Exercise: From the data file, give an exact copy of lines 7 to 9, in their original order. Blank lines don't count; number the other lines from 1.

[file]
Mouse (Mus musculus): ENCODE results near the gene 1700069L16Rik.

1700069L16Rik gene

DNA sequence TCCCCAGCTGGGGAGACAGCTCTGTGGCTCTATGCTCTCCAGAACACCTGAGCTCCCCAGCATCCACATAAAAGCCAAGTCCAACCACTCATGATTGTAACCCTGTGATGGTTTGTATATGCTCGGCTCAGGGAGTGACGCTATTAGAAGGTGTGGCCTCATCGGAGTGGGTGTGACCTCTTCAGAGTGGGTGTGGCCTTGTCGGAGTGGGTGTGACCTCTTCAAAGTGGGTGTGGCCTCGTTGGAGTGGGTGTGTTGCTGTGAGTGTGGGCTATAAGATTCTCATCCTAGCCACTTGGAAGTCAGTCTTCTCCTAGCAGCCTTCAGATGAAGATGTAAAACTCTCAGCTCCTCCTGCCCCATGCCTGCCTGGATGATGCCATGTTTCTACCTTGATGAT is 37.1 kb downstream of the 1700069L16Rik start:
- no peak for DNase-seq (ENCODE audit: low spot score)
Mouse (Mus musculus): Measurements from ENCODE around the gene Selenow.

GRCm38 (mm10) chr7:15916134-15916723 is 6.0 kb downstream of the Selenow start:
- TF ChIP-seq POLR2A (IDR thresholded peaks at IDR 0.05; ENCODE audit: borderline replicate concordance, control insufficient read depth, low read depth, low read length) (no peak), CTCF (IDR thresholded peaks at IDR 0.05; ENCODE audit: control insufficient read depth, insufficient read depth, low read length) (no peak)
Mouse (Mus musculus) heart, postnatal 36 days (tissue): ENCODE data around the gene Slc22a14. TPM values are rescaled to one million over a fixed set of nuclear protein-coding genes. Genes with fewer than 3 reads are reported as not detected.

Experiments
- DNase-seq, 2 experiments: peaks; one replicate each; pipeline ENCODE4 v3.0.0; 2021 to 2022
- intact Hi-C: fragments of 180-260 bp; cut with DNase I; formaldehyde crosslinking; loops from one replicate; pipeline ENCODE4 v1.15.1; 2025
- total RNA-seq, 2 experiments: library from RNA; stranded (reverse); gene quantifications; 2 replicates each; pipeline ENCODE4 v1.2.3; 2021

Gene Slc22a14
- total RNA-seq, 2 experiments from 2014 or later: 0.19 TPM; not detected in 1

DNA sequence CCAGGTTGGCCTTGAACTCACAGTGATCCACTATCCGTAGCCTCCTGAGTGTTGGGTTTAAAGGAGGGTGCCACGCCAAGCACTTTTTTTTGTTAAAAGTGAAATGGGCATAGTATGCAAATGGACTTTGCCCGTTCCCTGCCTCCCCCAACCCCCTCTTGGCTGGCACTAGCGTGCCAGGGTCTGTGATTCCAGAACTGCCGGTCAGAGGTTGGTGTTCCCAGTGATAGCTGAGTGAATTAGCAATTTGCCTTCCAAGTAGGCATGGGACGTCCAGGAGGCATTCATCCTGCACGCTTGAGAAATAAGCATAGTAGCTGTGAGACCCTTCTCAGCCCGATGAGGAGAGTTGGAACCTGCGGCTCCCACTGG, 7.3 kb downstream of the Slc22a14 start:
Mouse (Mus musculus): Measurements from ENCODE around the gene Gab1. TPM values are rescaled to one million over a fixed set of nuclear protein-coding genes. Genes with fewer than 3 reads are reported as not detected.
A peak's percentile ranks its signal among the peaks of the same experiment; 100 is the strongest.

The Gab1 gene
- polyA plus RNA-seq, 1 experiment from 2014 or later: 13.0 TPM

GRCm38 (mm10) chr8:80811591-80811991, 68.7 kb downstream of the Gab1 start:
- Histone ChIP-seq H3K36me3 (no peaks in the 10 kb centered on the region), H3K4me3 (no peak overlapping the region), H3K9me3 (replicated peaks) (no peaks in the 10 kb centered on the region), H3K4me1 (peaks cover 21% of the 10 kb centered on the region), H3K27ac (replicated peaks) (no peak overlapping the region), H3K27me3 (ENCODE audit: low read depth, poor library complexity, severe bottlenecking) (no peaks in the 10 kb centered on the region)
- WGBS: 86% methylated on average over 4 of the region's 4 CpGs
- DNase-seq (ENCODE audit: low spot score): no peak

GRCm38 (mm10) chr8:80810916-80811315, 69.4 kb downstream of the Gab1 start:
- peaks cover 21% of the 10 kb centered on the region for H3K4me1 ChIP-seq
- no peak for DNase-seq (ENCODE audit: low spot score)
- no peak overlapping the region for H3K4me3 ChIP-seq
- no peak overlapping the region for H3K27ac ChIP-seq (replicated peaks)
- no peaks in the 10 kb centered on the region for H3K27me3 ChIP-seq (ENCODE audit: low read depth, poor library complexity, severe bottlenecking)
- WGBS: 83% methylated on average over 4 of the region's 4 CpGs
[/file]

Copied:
- TF ChIP-seq POLR2A (IDR thresholded peaks at IDR 0.05; ENCODE audit: borderline replicate concordance, control insufficient read depth, low read depth, low read length) (no peak), CTCF (IDR thresholded peaks at IDR 0.05; ENCODE audit: control insufficient read depth, insufficient read depth, low read length) (no peak)
Mouse (Mus musculus) heart, postnatal 36 days (tissue): ENCODE data around the gene Slc22a14. TPM values are rescaled to one million over a fixed set of nuclear protein-coding genes. Genes with fewer than 3 reads are reported as not detected.

Experiments